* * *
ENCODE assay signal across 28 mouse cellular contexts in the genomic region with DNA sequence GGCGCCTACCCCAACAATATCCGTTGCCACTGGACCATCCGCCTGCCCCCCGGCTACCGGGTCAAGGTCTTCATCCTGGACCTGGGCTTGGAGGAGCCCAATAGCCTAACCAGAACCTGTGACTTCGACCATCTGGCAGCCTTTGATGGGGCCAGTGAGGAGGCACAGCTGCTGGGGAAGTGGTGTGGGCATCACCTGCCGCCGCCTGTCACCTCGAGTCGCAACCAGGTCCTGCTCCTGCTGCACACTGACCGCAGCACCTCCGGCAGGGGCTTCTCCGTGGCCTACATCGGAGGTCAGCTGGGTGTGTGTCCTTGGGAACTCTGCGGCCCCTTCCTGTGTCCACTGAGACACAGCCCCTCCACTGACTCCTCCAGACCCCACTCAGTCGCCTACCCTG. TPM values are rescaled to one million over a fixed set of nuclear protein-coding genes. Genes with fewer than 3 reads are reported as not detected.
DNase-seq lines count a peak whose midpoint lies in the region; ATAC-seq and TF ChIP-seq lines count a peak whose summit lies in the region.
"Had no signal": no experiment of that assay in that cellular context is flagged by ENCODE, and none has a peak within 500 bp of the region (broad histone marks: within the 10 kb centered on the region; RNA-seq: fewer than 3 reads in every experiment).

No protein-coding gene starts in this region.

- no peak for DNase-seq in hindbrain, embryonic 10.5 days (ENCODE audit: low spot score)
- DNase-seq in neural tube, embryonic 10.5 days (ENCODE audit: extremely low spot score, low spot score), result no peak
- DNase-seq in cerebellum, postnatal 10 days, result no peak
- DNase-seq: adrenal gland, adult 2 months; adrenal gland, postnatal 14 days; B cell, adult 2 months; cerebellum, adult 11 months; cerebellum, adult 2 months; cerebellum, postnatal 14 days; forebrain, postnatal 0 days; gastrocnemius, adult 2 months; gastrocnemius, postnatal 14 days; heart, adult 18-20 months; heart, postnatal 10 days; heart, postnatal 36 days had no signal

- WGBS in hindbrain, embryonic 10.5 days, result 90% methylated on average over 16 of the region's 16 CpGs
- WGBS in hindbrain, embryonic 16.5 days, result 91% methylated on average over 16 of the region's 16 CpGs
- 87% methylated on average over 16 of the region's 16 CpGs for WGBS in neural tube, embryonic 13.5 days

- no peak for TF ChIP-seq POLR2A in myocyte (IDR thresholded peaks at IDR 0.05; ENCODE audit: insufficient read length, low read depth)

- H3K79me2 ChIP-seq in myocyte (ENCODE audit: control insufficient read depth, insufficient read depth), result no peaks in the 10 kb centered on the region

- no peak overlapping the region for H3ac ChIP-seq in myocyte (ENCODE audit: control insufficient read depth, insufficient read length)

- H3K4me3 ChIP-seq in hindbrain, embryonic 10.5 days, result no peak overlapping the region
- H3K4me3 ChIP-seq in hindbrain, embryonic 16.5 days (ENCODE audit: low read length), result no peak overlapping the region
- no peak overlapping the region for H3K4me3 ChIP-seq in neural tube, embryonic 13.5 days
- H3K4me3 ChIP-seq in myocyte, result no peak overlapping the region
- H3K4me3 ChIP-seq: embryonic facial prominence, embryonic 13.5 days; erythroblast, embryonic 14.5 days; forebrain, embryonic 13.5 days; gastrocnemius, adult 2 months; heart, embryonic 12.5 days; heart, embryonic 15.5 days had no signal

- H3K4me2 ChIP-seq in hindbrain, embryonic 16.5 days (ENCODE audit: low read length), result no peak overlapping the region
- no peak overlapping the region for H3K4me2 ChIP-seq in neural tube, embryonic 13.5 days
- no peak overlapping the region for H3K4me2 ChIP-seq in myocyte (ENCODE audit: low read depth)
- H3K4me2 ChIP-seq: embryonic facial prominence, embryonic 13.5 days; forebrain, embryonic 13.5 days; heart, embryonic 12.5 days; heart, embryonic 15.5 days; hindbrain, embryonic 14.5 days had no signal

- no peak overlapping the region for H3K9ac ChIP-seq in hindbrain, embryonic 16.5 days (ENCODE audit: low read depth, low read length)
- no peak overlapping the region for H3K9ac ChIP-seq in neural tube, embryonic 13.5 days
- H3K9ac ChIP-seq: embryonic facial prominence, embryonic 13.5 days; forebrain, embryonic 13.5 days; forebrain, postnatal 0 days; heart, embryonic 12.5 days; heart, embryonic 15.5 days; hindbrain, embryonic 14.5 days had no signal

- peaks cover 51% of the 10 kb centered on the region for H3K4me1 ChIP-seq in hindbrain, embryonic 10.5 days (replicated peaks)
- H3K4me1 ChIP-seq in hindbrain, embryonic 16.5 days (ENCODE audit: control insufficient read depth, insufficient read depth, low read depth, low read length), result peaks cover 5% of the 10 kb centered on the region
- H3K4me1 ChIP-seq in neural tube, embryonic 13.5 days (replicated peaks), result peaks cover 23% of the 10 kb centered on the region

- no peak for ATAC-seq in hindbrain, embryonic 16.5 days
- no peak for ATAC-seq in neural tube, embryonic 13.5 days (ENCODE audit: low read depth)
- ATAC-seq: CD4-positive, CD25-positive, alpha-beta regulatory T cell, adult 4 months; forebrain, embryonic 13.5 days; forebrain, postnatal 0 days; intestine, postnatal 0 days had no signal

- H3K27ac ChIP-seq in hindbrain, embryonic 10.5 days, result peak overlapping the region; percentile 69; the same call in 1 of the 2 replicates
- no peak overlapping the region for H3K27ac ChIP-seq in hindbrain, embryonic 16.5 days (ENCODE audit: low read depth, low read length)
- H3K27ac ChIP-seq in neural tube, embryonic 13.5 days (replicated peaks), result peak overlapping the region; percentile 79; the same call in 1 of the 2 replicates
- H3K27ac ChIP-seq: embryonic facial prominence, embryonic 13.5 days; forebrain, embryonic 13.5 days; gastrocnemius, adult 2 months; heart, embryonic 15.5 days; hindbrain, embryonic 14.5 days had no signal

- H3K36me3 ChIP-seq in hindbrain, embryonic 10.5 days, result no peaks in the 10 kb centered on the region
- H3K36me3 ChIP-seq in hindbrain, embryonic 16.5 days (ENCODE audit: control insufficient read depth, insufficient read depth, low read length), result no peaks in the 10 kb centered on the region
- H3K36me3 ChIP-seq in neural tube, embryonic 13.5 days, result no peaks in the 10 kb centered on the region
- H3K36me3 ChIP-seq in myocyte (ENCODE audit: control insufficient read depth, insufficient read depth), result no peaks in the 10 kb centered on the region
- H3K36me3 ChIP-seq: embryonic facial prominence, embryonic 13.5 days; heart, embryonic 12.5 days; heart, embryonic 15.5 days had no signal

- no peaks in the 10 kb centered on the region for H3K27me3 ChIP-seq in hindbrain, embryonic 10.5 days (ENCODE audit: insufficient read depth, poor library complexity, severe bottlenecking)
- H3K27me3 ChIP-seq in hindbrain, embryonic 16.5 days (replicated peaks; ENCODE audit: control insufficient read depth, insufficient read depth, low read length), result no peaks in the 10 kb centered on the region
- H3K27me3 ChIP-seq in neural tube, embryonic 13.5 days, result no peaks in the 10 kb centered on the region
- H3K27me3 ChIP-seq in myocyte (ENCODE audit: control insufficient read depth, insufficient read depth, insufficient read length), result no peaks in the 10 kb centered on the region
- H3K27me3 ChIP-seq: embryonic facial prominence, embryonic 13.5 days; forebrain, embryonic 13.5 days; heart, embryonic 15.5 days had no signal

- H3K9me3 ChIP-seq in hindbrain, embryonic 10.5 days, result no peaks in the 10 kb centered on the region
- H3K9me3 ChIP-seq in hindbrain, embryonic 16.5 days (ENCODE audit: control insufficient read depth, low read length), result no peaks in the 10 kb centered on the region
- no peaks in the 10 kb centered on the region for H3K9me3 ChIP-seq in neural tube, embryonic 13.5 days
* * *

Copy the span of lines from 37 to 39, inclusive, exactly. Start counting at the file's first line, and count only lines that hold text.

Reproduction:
- H3K36me3 ChIP-seq in hindbrain, embryonic 10.5 days, result no peaks in the 10 kb centered on the region
- H3K36me3 ChIP-seq in hindbrain, embryonic 16.5 days (ENCODE audit: control insufficient read depth, insufficient read depth, low read length), result no peaks in the 10 kb centered on the region
- H3K36me3 ChIP-seq in neural tube, embryonic 13.5 days, result no peaks in the 10 kb centered on the region